Behavioral economics (BE)
Develops and applies psychological insights to economic decision-making.
The findings of BE challenge traditional economic views, which assume that individuals are self-interested, cost-benefit-calculating creatures with stable preferences.
BE holds that:
Our thinking is subject to uncertainty and insufficient knowledge and there are limits to our thinking capacity.
Many of our choices are influenced by emotions and intuition as opposed to reason.
Our behavior is affected by the context in which we make decisions, including the way choices are presented to us.
Our judgments are unconsciously influenced by readily available information in memory, automatically generated feelings, and salient information in the environment.
We live in the moment: we tend to resist change and prefer immediate benefits over future payoffs.
We are social animals with social preferences, such as those expressed in trust, reciprocity, and fairness.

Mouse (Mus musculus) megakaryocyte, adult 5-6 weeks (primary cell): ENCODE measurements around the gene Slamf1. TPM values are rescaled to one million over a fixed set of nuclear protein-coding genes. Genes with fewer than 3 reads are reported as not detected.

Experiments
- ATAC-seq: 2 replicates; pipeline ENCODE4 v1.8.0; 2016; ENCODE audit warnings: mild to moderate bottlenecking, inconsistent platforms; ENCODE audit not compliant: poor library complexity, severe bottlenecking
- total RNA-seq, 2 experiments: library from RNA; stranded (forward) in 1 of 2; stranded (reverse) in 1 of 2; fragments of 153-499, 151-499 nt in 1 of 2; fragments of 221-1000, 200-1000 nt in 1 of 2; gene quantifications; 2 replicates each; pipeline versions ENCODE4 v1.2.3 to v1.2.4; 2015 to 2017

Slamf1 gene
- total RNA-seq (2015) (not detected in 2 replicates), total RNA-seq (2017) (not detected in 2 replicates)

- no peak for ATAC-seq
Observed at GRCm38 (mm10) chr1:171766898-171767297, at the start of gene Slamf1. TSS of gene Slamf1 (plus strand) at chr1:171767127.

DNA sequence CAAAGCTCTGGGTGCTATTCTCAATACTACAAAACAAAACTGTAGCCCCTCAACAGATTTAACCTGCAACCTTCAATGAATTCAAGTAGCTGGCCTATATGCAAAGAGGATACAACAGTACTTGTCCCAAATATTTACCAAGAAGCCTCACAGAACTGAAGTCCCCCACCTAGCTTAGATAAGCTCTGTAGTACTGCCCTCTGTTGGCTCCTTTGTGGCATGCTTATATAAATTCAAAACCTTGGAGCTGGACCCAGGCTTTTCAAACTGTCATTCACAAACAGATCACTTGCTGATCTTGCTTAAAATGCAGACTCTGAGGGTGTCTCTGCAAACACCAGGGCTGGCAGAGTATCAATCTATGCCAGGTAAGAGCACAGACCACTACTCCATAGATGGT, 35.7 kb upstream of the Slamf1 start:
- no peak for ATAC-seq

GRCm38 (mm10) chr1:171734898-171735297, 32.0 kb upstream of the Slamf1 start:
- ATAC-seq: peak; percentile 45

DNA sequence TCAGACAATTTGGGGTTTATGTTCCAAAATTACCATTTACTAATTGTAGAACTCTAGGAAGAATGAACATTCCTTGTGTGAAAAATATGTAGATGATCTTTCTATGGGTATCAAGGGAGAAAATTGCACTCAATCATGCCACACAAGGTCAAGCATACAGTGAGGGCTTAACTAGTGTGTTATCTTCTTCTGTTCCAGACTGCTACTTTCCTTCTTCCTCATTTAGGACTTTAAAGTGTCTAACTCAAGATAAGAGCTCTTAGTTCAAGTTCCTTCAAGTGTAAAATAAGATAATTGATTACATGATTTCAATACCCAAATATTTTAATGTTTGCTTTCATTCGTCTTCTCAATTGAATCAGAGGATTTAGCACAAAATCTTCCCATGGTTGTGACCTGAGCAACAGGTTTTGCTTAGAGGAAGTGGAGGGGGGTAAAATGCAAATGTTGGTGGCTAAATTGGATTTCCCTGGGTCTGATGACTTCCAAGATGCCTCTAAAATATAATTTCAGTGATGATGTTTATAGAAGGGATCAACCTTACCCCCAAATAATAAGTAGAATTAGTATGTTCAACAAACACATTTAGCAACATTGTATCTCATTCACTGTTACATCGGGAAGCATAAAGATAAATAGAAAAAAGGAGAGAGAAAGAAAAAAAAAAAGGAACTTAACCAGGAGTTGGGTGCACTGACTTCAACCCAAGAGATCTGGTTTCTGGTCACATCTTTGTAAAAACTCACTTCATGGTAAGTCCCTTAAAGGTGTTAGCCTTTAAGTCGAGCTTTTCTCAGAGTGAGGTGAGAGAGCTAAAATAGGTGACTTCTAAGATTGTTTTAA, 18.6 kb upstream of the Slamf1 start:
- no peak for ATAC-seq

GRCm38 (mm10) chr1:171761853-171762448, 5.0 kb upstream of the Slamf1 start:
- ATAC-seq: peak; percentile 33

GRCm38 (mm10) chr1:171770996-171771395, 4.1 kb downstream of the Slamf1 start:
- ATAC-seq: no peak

Behavioral finance (BF)
Applies ideas from behavioral economics and psychology to understand financial decisions, and seeks to analyze individual and household behavior, as well as collective outcomes in financial markets.
BF addresses questions such as:
Why do investors tend to sell shares that have increased in price while holding on to those that have lost value?
Why do people assume a stock’s past performance as an indication of future performance?
How and why do price bubbles in financial markets form?